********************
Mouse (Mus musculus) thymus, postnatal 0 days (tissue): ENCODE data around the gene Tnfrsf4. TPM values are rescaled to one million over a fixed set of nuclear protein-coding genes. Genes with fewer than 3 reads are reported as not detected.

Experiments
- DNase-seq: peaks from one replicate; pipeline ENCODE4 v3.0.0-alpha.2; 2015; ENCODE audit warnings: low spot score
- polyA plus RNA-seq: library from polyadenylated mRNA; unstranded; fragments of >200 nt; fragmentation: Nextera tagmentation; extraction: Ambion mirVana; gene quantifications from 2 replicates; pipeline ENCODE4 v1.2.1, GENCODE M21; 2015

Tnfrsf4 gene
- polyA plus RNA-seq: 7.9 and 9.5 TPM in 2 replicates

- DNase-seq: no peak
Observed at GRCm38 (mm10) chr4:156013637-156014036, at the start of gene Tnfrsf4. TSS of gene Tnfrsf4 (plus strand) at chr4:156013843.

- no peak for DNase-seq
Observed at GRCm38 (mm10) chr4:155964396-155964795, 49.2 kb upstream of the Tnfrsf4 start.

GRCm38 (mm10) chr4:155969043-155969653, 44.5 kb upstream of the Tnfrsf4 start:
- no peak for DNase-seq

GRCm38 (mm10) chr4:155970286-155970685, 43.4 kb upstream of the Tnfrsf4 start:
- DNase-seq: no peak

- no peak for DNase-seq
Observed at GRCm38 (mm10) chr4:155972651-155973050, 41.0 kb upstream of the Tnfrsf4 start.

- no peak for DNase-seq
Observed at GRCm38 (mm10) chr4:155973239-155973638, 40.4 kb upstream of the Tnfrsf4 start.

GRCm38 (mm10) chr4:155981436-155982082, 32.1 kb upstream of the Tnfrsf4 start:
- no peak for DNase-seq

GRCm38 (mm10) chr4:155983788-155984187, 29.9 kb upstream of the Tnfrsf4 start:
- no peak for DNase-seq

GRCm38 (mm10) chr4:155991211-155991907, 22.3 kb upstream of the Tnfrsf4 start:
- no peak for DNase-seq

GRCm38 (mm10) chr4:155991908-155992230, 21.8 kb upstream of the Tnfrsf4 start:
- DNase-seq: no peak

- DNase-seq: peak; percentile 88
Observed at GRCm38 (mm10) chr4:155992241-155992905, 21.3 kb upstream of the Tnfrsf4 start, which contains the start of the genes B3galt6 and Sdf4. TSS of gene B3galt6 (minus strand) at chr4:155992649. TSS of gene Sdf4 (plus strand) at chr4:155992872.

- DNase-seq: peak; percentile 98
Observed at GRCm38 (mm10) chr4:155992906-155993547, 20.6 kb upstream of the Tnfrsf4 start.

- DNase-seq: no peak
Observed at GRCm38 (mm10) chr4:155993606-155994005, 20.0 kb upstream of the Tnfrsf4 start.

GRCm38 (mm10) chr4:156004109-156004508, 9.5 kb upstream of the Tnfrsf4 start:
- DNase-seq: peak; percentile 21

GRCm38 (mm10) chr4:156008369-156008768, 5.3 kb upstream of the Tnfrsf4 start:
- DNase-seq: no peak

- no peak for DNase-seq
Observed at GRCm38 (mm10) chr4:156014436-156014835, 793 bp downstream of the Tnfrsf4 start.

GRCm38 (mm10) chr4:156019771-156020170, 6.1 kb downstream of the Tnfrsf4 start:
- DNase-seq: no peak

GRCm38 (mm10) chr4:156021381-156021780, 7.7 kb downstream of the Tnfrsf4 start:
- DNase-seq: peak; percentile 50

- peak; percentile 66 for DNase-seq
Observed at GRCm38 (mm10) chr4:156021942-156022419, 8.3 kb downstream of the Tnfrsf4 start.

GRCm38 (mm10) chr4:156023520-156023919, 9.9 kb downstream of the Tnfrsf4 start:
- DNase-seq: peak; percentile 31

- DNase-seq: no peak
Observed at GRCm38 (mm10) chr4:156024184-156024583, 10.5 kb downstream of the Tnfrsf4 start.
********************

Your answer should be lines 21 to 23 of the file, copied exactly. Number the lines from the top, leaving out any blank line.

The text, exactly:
GRCm38 (mm10) chr4:155983788-155984187, 29.9 kb upstream of the Tnfrsf4 start:
- no peak for DNase-seq

GRCm38 (mm10) chr4:155991211-155991907, 22.3 kb upstream of the Tnfrsf4 start: